I had a client call me the other day as he was having an issue with a couple of his SharePoint 2010 sites that seemed strange, the sites just stopped working.  When anyone tried to access the sites, they would get HTTP 500 errors.  I was able to resolve this issue for the client so I thought I should share some of my troubleshooting tips.

As SharePoint admins, we get sucked into IIS and SQL Server, it's just the nature of the beast.  Save yourself therapy and hours crying yourself to sleep and just accept it.  Today we’re going to look at a few different steps as we troubleshoot issues with issues when the SharePoint sites don’t come up, specifically in IIS. 

First, what is the HTTP 500? 


Ah yes, our nemesis, our old friend, the page could not be displayed.  The important piece of this page is the status code on the top right – 500.  That’s the status code.  You can find more on general status codes in this Microsoft KB article.  It’s a fairly generic error code.  How do we know what’s broke?  There are many causes for this error, so I just try to give you a basic checklist of things to check that should point you in the right direction. 

Troubleshooting Steps

Here are a few steps that I like to do when SharePoint appear to be down:

1. If the SharePoint sites don’t come up for you, first try another client machine to make sure it’s not just you.  These are unlikely to be client-side, but let’s rule that out anyway.  OK, so neither you nor your users can get to SharePoint, awesome. 

2. The next step in my mind is to get on the SharePoint server and let’s rule out DNS or networking issues.  Pull up the SharePoint sites via their URL on the server desktop.  If this works, then go to your IT admins as Domain Name System (DNS) or there’s something with the network.  I had one issue one time where IT had switched the subnets around, and only users on a remote subnet couldn’t access SharePoint.  It happens.  If it still doesn’t come up, it’s definitely something server-side and it’s time to dig deeper.

3. From the SharePoint server, try to pull up the Central Administration site.  This should usually come up with this error.  If this doesn’t come up, we would likely be facing like a database access error or something.  But it’s good to rule out.  Assuming it comes up, go check the AAM (alternate access mappings) and make sure nothing changed.

4. From here you could do a couple things.  But since one web application works and one doesn’t, there’s only a few things that allow some sites to work and others not.  Let’s go check the IIS application pools.  Open up IIS Manager, expand the server node and click Application Pools.  Make sure the application pool that hosts your non-working SharePoint site is started (note – it’s normal for the SharePoint web services root to be stopped).  Sometimes this can happen after a server reboot.  You could also do an iisreset or even a full reboot here, but it is unlikely to resolve it.

IIS Application pools 

Besides being stopped, it could be started or continuously stop.  Causes could be authentication related.  Check the IIS event logs (Event Viewer), and the SharePoint ULS logs and see if they point you in a direction. 

5. While in your IIS, go to the site(s) in question and check their bindings.  Are the correct hostname bound to the site?  This just makes sure that IIS is listening on the right host.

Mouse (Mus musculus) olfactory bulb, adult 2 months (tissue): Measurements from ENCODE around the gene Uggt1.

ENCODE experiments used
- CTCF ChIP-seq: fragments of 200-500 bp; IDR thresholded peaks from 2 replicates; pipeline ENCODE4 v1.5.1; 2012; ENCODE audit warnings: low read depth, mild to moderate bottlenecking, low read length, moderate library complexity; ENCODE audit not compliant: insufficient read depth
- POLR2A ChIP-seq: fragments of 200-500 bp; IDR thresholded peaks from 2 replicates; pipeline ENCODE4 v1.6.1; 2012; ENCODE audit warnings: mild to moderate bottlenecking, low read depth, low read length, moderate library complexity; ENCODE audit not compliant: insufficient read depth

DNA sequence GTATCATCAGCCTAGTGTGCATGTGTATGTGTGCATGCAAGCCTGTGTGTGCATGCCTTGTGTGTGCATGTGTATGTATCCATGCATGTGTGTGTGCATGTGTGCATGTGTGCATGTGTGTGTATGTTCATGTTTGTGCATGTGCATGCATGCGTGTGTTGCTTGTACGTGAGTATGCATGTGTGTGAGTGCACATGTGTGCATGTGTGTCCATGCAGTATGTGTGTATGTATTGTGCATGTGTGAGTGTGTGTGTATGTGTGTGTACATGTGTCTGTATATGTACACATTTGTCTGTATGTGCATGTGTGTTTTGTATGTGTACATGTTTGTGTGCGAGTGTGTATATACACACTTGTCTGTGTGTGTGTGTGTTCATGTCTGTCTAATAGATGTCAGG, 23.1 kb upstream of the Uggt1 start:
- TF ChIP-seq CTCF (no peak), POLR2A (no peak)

6. So at this point, we’ve checked all the normal things and the problem seems to point with the site itself.  What does this leave?  Things like the web.config, applicationHost.config, etc. 

7. Go to c:\inetpub\wwwroot\wss\VirtualDirectories\<sitename>.  Look at the web.config file.  Does it have a recent modified date?  In my case, it did.  OK, so we’re highly suspect of the web.config, how do we know what? 

Let’s go back to IIS and let’s enable Failed Request Tracing.

  • In IIS, click on the down site in the left pane under the Sites heading.  We have to enable Failed Request Tracing.  Do this via the right panel, under the Configure heading, click Failed Request Tracing.  Click the Enable checkbox, and notice the path of the logfile.

  • Now that FRT is enabled, we have to tell it what to capture.  In the middle pane, under the IIS group, click the icon called Failed Request Tracing.  On the right under Actions, click Add

    IIS Failed Request Tracing
  • In the wizard, leave All Content select and choose Next.
  • For the status code, enter 500.  Click Next.

    IIS Failed Request Tracing 
  • Leave all providers checked, and click Finish

8. Now go try to access the site, and get the 500 error.

9. That should have written what we needed to the log file.  Go to the path defined for the log earlier.  You will find two files, an XML file (the log with errors) and an XSLT that styles the XML for easy viewing.  Open the XML in a browser to see the error. 

10. Review the error for details:


This will show you a specific error, and notice that the line number with the issue is listed as well.  Great!  Now we have something to work with. 

11. In my case, in the web.config there was a Session state entry was duplicated.  This is normal, but there was a remove statement that prevented one of them from being loaded, which was commented out, in turn causing the duplicates to both load:

<!-- <remove name="Session" /> –>

I removed the comment out lines (highlight) and saved my web.config.  Success - the site came up!  Confetti fell from the rooftops, Champagne flowed from the heavens, and there were many celebratory handshakes. 

So do you want to leave tracing enabled?  I don’t see the harm.  It is capped per the initial configuration, so it won’t fill up the C drive.  If you’re getting that many HTTP 500 errors, you likely have other issues. 

I hope this gives you a few more tools in your bag of troubleshooting tricks when SharePoint won’t come up!

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